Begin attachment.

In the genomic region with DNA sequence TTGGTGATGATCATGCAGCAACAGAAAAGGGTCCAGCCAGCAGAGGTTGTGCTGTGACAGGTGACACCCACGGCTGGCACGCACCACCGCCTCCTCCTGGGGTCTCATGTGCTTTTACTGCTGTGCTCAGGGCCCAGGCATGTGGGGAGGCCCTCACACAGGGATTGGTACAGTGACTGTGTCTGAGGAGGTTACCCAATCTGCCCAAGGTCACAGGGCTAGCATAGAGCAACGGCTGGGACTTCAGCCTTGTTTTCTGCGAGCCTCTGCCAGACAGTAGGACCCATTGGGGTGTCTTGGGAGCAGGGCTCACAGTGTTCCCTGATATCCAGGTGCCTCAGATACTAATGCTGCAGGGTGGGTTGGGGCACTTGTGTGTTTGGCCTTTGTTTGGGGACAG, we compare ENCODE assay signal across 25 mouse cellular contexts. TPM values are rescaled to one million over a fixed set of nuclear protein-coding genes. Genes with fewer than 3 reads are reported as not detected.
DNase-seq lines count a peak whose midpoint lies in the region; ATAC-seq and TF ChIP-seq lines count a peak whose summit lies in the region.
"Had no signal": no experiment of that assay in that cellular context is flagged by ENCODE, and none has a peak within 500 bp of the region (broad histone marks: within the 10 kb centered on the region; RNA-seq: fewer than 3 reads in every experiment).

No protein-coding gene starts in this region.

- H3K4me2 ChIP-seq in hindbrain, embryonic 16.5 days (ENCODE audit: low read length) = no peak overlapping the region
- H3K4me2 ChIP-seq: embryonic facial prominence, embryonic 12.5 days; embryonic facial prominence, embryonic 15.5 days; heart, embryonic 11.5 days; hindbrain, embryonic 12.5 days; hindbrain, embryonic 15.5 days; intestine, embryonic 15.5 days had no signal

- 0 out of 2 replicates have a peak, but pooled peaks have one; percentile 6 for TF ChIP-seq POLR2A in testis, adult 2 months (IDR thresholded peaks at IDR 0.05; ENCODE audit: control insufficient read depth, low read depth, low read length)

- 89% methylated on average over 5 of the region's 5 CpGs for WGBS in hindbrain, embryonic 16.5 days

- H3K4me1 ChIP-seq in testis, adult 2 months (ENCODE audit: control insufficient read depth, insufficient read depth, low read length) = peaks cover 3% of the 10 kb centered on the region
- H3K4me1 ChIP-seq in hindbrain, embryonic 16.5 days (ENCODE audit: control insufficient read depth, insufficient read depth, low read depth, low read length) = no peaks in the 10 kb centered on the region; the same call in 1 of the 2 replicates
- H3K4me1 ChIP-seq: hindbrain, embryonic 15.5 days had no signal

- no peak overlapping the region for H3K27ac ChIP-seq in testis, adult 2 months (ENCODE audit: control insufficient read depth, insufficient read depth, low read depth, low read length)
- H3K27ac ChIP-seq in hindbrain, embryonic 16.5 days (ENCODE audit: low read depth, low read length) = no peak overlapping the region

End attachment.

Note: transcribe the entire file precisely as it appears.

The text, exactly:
In the genomic region with DNA sequence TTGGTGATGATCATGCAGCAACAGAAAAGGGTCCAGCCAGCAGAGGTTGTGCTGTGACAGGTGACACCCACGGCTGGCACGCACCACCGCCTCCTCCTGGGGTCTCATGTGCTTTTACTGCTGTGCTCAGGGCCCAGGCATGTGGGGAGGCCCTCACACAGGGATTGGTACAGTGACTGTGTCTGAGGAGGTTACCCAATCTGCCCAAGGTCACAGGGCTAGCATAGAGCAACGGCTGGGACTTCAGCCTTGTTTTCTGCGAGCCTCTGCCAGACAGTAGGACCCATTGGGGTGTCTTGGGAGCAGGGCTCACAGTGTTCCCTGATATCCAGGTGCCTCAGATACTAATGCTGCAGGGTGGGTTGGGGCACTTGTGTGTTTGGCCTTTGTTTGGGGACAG, we compare ENCODE assay signal across 25 mouse cellular contexts. TPM values are rescaled to one million over a fixed set of nuclear protein-coding genes. Genes with fewer than 3 reads are reported as not detected.
DNase-seq lines count a peak whose midpoint lies in the region; ATAC-seq and TF ChIP-seq lines count a peak whose summit lies in the region.
"Had no signal": no experiment of that assay in that cellular context is flagged by ENCODE, and none has a peak within 500 bp of the region (broad histone marks: within the 10 kb centered on the region; RNA-seq: fewer than 3 reads in every experiment).

No protein-coding gene starts in this region.

- H3K4me2 ChIP-seq in hindbrain, embryonic 16.5 days (ENCODE audit: low read length) = no peak overlapping the region
- H3K4me2 ChIP-seq: embryonic facial prominence, embryonic 12.5 days; embryonic facial prominence, embryonic 15.5 days; heart, embryonic 11.5 days; hindbrain, embryonic 12.5 days; hindbrain, embryonic 15.5 days; intestine, embryonic 15.5 days had no signal

- 0 out of 2 replicates have a peak, but pooled peaks have one; percentile 6 for TF ChIP-seq POLR2A in testis, adult 2 months (IDR thresholded peaks at IDR 0.05; ENCODE audit: control insufficient read depth, low read depth, low read length)

- 89% methylated on average over 5 of the region's 5 CpGs for WGBS in hindbrain, embryonic 16.5 days

- H3K4me1 ChIP-seq in testis, adult 2 months (ENCODE audit: control insufficient read depth, insufficient read depth, low read length) = peaks cover 3% of the 10 kb centered on the region
- H3K4me1 ChIP-seq in hindbrain, embryonic 16.5 days (ENCODE audit: control insufficient read depth, insufficient read depth, low read depth, low read length) = no peaks in the 10 kb centered on the region; the same call in 1 of the 2 replicates
- H3K4me1 ChIP-seq: hindbrain, embryonic 15.5 days had no signal

- no peak overlapping the region for H3K27ac ChIP-seq in testis, adult 2 months (ENCODE audit: control insufficient read depth, insufficient read depth, low read depth, low read length)
- H3K27ac ChIP-seq in hindbrain, embryonic 16.5 days (ENCODE audit: low read depth, low read length) = no peak overlapping the region